Running a small business requires making important decisions. One of the biggest decisions you’ll need to make in the early stages of your business is deciding whether to invest in desktop computers or laptops. Here are some considerations to help you decide.
The pandemic has driven the majority of businesses to adopt remote work setups. If your business will implement a similar arrangement, investing in laptops is the smart move, as your staff can easily take their device with them anywhere they want to work. However, there may be instances when this can turn out to be counterproductive: if your employees can jump into work mode easily, they may get the impression that they have to work 24/7.
As such, you must not discount desktops altogether. While laptops are light and portable, modern desktop computers aren’t nearly as immobile as they used to be. In many cases, desktop screens are thin and light, and all-in-one desktops are easy to move around.
Memory and speed
Before, desktop computers had more memory than laptops, and they were faster because they had bigger processors. This has now changed, thanks to improvements in laptop technology. But until high-powered laptops become affordable to the general public, desktop computers are going to provide your business with more memory, speed, and power for your money.
How much speed and memory you need depends on the work you do. If your employees’ work mostly entails word processing and emailing, laptops should be enough. But if they need to run gaming software or access heavy media files, better invest in desktops.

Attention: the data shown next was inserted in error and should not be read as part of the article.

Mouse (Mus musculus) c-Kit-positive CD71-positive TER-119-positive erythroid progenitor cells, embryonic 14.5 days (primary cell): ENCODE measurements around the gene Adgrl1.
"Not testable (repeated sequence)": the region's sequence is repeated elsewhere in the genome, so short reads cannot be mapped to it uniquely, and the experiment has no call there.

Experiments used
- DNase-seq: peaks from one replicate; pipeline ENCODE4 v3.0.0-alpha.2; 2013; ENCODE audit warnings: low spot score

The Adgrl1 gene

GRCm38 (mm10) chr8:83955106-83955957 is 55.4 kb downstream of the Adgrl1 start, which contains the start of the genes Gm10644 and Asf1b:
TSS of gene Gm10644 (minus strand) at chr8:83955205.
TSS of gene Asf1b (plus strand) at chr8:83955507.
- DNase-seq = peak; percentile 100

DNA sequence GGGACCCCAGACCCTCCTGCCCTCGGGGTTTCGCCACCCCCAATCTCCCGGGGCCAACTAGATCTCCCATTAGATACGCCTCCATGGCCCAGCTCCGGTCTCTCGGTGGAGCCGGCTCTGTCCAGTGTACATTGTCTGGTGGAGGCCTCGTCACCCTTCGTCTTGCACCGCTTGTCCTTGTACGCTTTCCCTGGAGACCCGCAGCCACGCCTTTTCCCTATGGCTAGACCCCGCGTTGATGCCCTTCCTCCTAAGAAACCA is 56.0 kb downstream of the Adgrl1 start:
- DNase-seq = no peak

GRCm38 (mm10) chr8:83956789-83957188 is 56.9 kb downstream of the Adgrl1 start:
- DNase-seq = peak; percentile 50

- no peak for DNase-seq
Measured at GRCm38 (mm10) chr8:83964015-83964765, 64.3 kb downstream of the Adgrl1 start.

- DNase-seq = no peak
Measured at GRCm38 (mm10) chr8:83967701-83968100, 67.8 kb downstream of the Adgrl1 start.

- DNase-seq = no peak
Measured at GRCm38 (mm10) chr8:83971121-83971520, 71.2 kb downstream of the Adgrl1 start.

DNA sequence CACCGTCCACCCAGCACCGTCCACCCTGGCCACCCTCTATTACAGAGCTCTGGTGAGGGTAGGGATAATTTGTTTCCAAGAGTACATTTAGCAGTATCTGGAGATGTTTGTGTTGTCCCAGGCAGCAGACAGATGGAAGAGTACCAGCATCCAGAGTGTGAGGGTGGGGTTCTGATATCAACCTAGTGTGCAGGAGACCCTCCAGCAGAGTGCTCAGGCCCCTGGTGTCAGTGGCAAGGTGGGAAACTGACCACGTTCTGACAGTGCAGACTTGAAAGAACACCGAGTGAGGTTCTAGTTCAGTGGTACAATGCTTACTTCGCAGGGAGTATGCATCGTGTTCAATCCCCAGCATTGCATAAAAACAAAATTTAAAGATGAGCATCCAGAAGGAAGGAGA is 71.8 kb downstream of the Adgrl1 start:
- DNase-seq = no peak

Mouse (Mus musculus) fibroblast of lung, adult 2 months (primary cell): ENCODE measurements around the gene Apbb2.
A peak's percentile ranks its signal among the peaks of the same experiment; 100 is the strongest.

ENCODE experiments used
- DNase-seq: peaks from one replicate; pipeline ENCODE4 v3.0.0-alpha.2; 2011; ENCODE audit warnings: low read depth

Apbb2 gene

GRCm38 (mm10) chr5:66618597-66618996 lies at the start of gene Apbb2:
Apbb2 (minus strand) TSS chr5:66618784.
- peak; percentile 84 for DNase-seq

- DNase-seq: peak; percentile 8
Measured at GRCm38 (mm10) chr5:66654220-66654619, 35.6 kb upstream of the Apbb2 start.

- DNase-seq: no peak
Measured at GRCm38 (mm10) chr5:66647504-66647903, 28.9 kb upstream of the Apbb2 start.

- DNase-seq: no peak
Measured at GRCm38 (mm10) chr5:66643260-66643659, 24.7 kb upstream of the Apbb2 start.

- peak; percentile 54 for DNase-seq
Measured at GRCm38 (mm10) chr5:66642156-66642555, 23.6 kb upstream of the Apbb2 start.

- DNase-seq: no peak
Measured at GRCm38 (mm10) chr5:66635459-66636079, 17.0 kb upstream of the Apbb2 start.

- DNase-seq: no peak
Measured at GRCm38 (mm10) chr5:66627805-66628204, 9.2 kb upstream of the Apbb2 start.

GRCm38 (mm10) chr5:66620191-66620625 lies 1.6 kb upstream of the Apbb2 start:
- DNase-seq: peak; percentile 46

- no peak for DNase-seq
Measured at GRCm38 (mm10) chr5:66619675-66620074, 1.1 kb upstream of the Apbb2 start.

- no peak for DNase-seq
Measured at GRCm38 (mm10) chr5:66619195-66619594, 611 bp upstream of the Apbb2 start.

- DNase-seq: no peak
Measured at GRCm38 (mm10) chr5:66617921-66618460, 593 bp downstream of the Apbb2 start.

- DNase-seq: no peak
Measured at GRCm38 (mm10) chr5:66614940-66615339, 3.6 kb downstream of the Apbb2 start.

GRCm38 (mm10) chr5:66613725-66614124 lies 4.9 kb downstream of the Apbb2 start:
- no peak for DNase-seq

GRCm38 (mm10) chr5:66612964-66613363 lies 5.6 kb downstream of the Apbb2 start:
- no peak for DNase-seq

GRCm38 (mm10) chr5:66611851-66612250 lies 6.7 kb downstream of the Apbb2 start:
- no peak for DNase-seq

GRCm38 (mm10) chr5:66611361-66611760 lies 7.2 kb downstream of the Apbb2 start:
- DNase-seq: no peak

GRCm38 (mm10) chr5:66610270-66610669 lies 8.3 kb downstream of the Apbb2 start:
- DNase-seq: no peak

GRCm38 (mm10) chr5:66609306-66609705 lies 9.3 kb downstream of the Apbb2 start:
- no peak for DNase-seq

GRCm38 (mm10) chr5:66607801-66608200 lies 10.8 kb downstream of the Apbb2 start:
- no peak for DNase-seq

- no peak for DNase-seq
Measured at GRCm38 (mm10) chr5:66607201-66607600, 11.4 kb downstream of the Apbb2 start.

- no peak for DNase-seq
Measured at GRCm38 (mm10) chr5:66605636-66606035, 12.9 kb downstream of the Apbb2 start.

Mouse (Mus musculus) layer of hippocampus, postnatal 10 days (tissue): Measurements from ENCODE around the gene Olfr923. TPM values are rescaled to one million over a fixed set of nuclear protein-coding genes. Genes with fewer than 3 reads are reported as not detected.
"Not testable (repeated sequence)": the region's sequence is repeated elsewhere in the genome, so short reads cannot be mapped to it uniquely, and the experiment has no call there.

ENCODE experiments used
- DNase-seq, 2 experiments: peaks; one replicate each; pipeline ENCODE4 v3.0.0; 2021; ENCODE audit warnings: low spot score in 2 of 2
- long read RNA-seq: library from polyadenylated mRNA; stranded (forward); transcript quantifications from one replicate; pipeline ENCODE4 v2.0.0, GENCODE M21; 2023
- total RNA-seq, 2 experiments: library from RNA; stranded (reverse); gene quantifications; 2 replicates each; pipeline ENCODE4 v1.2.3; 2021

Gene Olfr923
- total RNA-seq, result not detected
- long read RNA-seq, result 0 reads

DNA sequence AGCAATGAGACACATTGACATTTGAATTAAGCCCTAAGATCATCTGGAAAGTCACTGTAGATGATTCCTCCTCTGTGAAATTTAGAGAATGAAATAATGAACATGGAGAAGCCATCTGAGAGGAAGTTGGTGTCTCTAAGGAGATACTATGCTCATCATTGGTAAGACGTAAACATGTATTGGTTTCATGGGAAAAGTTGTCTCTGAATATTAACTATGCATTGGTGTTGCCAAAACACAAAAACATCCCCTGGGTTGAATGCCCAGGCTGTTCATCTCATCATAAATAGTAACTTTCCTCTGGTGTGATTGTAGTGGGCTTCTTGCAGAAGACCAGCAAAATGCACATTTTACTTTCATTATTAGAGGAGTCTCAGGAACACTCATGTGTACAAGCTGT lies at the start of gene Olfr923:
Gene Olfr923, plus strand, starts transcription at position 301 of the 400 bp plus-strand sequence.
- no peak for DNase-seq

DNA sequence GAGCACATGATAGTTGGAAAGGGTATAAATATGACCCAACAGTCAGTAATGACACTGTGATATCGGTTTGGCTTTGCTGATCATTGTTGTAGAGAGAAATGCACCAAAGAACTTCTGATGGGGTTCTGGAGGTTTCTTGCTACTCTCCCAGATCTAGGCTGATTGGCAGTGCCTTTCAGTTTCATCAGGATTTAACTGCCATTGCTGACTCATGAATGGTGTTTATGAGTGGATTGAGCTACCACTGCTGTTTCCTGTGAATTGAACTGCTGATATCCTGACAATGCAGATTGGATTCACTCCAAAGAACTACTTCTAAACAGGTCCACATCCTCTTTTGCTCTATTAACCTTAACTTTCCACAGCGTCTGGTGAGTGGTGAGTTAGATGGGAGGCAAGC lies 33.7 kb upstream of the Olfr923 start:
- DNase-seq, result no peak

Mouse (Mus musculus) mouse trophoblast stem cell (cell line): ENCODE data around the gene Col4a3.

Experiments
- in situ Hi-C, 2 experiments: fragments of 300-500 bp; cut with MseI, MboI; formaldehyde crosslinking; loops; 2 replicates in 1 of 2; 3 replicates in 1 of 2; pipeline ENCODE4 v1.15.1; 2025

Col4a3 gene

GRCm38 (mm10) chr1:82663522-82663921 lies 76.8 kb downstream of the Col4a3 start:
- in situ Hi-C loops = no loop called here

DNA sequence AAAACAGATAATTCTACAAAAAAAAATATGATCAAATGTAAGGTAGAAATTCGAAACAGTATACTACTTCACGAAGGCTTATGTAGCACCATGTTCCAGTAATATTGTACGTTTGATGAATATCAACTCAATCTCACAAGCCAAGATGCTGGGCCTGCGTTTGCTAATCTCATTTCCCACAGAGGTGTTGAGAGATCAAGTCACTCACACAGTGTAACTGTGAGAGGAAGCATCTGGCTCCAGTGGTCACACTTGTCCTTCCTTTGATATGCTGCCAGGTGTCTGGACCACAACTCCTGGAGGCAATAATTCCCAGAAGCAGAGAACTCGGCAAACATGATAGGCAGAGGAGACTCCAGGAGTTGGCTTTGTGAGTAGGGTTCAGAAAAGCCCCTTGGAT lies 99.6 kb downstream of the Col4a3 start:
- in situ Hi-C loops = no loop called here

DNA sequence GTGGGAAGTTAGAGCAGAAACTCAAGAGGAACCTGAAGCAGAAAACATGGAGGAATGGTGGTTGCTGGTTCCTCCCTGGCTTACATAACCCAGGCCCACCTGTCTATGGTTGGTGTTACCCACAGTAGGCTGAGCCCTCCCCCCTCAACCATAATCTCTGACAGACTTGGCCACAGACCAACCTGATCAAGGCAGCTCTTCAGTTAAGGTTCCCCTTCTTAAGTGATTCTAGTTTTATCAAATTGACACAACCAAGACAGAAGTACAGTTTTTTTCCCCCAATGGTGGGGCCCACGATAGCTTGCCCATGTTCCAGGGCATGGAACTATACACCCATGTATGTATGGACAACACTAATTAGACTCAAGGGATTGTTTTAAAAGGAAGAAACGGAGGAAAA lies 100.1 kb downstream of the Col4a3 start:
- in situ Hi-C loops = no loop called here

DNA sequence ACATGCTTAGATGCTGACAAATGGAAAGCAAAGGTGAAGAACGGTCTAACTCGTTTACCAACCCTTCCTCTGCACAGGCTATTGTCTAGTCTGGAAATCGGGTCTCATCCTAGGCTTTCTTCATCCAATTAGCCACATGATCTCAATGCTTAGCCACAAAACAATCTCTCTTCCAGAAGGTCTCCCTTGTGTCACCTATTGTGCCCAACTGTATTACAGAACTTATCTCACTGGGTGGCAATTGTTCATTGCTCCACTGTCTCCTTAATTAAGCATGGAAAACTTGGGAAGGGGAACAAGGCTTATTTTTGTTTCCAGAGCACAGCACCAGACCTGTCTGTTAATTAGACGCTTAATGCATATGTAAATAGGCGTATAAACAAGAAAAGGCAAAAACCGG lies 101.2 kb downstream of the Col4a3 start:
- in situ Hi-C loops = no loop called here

A desktop computer is more physically secure because it’s often kept in one location, making it easier to guard. And because a desktop’s internet access is often a single source (whether through Wi-Fi or cable), it’s easier to defend it against malware and cyberattacks.
If you choose to invest in laptops, make sure to have strict policies on how to protect devices that are used outside of the office. Don’t let your staff connect to unsecured networks, and use encryption tools to protect data from unauthorized access. You must also employ mobile device management software to enable your administrator to wipe data clean off laptops should they get lost or stolen.
Laptops, especially the smaller notebook-style ones, are a lot cheaper than desktops. However, desktop computers are also becoming more affordable through local channels and lenient payment terms. And with a capable IT services provider that can provide you with infrastructure or offer cheaper desktop options, cost probably won’t be a deciding factor.
Although laptop computers provide the convenience of portability, they’re prone to battery and charging cord problems. They are also easily damaged, especially if they are dropped or mishandled. By contrast, desktops are generally sturdier. But when they do experience a problem, repairing them can be expensive.
The desktop versus laptop debate is an old one, with supporters on both sides touting the advantages of their choice. A growing company usually needs a combination of both types of computers, especially as their needs evolve.
If you have questions regarding choosing the best computer for your company, give us a call. We’ll be happy to assist you in improving your business. Published with permission from TechAdvisory.org. Source.